Tag Archives: Getting older

#TBT: From Flora

A letter mailed on 9 September 1975, to my parents from Flora Carter, my paternal grandmother.

The 10¢ stamp on the envelope shows the Jefferson Memorial in Washington, D.C.

My grandfather had just retired from International Shoe Company.  Elsie is his elder sister.  Jim was my father’s brother; Marg, his wife.  She is the only one from this letter still living.


Today I give you two postcards from my maternal grandmother Ruth Blocher (we called her “G-ma” for some reason) written from Glorieta in New Mexico and then from California where she was visiting my cousin Keith who was in the military.  This was 1978, and I was working at Windermere that summer before my senior year of high school.

But first, an early photo of me with G-ma and Poppie (who died in 1967). The children are my cousin Karyl, cousin Keith, and me on Poppie’s lap.

Once again

Once again, I’ve had two good cries before noon.  In fact, before 9 a.m.

The natal day started like this:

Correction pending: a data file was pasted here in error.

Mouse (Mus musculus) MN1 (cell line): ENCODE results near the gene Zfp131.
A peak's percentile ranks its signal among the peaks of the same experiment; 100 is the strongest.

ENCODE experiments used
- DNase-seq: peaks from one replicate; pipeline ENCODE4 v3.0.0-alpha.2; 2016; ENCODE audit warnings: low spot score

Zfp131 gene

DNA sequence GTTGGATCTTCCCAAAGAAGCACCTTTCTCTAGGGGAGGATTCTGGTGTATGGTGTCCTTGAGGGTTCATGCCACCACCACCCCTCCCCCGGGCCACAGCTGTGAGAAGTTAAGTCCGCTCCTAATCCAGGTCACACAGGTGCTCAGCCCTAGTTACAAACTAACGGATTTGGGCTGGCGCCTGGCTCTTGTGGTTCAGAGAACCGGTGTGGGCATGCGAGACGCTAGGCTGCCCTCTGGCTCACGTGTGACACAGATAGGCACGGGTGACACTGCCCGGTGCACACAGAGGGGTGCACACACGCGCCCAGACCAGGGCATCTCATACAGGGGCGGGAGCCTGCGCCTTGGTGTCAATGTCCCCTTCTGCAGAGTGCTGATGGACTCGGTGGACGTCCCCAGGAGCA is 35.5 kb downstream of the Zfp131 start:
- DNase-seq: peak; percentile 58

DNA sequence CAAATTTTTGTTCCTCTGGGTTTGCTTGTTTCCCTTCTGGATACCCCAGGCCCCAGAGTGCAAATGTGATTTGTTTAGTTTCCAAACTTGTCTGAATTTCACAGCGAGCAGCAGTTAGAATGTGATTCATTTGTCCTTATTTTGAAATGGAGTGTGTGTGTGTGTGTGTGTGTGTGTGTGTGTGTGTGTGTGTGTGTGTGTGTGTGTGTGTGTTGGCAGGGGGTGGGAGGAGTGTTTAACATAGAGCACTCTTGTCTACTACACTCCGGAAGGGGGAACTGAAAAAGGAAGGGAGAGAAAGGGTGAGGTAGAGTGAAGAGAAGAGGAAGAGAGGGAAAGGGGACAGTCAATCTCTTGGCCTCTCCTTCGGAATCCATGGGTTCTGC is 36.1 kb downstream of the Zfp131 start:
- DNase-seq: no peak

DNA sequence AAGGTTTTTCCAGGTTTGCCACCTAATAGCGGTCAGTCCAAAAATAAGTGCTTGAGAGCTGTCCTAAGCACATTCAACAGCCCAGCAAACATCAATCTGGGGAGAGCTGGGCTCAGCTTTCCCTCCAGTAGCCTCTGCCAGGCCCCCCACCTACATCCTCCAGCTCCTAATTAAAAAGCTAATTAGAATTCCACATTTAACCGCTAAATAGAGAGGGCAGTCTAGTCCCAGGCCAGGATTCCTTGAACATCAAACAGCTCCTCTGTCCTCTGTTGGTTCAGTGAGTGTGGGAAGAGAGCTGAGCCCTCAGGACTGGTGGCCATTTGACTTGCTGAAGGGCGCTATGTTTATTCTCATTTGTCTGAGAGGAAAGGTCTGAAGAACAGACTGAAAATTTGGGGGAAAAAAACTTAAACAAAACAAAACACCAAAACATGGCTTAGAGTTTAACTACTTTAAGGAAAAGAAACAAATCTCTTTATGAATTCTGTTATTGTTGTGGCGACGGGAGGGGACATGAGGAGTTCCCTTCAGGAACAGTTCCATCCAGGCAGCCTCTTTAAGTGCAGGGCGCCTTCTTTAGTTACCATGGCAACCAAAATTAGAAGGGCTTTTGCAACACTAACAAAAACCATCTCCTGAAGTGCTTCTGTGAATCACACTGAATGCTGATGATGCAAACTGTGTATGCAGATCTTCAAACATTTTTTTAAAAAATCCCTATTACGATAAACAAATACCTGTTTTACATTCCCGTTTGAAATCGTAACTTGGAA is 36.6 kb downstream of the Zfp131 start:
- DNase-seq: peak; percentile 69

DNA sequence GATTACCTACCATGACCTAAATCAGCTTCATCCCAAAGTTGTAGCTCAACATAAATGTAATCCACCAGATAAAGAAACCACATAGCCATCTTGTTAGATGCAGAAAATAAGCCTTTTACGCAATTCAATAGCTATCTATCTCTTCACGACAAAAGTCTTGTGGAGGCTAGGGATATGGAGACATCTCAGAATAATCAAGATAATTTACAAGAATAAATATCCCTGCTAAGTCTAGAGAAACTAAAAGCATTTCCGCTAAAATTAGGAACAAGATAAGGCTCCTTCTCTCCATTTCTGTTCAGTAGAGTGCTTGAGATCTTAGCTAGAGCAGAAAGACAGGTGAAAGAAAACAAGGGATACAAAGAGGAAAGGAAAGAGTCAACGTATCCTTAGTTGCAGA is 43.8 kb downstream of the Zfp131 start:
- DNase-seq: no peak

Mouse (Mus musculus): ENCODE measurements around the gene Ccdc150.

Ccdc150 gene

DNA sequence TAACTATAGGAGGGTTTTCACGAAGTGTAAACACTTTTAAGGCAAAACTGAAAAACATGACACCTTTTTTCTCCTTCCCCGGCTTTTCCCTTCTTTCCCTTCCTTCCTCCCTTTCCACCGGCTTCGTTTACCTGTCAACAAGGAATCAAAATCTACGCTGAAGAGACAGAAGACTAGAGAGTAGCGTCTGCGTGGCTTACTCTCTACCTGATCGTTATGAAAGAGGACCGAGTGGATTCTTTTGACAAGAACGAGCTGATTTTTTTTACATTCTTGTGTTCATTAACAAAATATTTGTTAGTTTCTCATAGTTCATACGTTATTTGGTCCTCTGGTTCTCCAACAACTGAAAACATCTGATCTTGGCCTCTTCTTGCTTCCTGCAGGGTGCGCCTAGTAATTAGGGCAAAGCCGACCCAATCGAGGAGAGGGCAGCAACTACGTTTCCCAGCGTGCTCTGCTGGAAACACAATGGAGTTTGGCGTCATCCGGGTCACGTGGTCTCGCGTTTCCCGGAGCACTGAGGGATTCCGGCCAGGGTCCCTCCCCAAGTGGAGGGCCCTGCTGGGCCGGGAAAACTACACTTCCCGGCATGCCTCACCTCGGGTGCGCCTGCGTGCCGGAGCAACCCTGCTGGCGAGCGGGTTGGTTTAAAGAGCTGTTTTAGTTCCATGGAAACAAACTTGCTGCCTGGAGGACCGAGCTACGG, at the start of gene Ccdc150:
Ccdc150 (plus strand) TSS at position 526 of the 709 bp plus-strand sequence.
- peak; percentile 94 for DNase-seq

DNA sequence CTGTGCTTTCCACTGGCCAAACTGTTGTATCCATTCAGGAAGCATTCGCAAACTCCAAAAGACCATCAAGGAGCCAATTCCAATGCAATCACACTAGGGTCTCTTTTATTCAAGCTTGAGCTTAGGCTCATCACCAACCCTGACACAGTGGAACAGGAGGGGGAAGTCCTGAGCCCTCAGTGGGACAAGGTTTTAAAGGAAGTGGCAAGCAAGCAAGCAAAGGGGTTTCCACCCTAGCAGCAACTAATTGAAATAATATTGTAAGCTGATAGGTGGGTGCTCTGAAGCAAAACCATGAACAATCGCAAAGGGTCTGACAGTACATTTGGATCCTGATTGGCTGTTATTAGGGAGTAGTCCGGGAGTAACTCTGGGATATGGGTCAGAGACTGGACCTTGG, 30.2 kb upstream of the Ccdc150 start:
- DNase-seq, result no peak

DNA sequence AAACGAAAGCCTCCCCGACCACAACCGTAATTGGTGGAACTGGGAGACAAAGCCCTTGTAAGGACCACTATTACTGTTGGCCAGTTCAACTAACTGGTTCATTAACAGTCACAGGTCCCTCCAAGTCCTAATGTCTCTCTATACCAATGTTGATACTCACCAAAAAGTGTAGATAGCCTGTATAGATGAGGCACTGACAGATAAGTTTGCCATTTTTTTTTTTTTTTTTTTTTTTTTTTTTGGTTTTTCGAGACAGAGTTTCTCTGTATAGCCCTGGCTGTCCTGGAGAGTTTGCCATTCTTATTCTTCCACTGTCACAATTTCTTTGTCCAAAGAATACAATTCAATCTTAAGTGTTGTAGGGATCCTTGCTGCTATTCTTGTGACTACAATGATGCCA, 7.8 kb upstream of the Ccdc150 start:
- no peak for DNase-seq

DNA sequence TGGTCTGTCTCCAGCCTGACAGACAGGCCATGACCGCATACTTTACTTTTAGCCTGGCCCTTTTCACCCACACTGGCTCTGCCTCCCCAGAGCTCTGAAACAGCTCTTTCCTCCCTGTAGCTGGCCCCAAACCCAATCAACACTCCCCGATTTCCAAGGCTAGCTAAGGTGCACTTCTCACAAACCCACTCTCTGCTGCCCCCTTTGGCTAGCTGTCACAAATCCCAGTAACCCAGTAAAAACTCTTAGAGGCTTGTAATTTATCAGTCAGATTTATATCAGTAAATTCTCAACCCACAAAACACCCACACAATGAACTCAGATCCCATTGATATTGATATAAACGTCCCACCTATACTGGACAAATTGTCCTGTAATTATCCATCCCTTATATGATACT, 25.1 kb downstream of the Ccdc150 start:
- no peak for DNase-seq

• 6.30 a.m., mow the back yard, then trim the edges.  (I like order and lines.)
  • 7.15 a.m., start the coffee.
  • 7.24 a.m., leave for a breakfast pickup.  En route, well up and then burst forth in tears.
  • 7.45 a.m., collect my pre-ordered birthday breakfast at Southwest Diner.  YUM!
  • 8.45 a.m., read Morning Prayer.  Today is the Feast of William White, first Presiding Bishop of the Episcopal Church and architect of the governance of the denomination in which I am most at home.

This Storycorps entry on Morning Edition ripped me open this morning:


And the Collect for William White reminded me of how lacking and pitiful our national leadership is right now, and I just wept for a while:

O Lord, in a time of turmoil and confusion you raised up your servant William White, and endowed him with wisdom, patience, and a reconciling temper, that he might lead your Church into ways of stability and peace: Hear our prayer, and give us wise and faithful leaders, that through their ministry your people may be blessed and your will be done; through Jesus Christ our Lord, who lives and reigns with you and the Holy Spirit, one God, for ever and ever. Amen.

Can you imagine having a wise, patient leader with a reconciling temper?  How far we’ve come since President Obama.


Nineteen years ago this month.

I was part of a Group Study Exchange of four young (under-40) professionals, going to Brazil from central Indiana, all under the auspices and sponsorship of Rotary International.

This trip changed my life.

Read more: https://jeffreycarter.wordpress.com/travel-memoirs/brasil-2001/.